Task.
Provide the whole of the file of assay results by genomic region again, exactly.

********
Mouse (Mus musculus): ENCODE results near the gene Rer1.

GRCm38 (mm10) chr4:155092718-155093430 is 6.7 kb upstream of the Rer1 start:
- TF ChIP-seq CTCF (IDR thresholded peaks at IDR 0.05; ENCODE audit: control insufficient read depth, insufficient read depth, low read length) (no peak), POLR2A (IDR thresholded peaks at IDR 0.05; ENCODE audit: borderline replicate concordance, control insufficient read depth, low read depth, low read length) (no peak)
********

Mouse (Mus musculus): ENCODE results near the gene Rer1.

GRCm38 (mm10) chr4:155092718-155093430 is 6.7 kb upstream of the Rer1 start:
- TF ChIP-seq CTCF (IDR thresholded peaks at IDR 0.05; ENCODE audit: control insufficient read depth, insufficient read depth, low read length) (no peak), POLR2A (IDR thresholded peaks at IDR 0.05; ENCODE audit: borderline replicate concordance, control insufficient read depth, low read depth, low read length) (no peak)